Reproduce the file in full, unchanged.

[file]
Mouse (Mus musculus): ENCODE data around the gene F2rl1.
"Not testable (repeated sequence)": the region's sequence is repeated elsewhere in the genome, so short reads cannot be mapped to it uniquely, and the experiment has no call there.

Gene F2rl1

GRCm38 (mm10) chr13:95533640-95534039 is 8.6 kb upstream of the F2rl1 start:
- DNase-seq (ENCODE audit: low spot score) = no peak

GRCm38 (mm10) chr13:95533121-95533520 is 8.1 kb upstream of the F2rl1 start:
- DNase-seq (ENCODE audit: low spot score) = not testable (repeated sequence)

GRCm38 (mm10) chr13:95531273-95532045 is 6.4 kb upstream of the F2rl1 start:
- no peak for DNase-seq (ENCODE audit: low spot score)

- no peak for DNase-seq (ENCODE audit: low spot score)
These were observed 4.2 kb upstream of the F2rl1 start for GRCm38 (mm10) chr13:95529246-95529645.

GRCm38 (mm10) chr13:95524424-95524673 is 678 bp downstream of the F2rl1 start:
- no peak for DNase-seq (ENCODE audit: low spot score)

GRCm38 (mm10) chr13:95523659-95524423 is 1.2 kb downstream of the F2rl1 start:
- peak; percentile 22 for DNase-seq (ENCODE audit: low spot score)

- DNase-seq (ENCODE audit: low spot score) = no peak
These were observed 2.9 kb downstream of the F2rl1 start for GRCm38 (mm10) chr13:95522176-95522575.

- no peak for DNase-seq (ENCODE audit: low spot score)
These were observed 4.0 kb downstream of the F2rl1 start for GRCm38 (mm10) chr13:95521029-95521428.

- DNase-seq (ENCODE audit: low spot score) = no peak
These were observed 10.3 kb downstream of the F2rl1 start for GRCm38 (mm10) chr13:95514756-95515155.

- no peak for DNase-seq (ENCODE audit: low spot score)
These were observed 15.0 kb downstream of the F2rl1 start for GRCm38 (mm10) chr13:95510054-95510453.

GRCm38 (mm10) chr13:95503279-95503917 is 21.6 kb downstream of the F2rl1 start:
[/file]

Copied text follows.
Mouse (Mus musculus): ENCODE data around the gene F2rl1.
"Not testable (repeated sequence)": the region's sequence is repeated elsewhere in the genome, so short reads cannot be mapped to it uniquely, and the experiment has no call there.

Gene F2rl1

GRCm38 (mm10) chr13:95533640-95534039 is 8.6 kb upstream of the F2rl1 start:
- DNase-seq (ENCODE audit: low spot score) = no peak

GRCm38 (mm10) chr13:95533121-95533520 is 8.1 kb upstream of the F2rl1 start:
- DNase-seq (ENCODE audit: low spot score) = not testable (repeated sequence)

GRCm38 (mm10) chr13:95531273-95532045 is 6.4 kb upstream of the F2rl1 start:
- no peak for DNase-seq (ENCODE audit: low spot score)

- no peak for DNase-seq (ENCODE audit: low spot score)
These were observed 4.2 kb upstream of the F2rl1 start for GRCm38 (mm10) chr13:95529246-95529645.

GRCm38 (mm10) chr13:95524424-95524673 is 678 bp downstream of the F2rl1 start:
- no peak for DNase-seq (ENCODE audit: low spot score)

GRCm38 (mm10) chr13:95523659-95524423 is 1.2 kb downstream of the F2rl1 start:
- peak; percentile 22 for DNase-seq (ENCODE audit: low spot score)

- DNase-seq (ENCODE audit: low spot score) = no peak
These were observed 2.9 kb downstream of the F2rl1 start for GRCm38 (mm10) chr13:95522176-95522575.

- no peak for DNase-seq (ENCODE audit: low spot score)
These were observed 4.0 kb downstream of the F2rl1 start for GRCm38 (mm10) chr13:95521029-95521428.

- DNase-seq (ENCODE audit: low spot score) = no peak
These were observed 10.3 kb downstream of the F2rl1 start for GRCm38 (mm10) chr13:95514756-95515155.

- no peak for DNase-seq (ENCODE audit: low spot score)
These were observed 15.0 kb downstream of the F2rl1 start for GRCm38 (mm10) chr13:95510054-95510453.

GRCm38 (mm10) chr13:95503279-95503917 is 21.6 kb downstream of the F2rl1 start: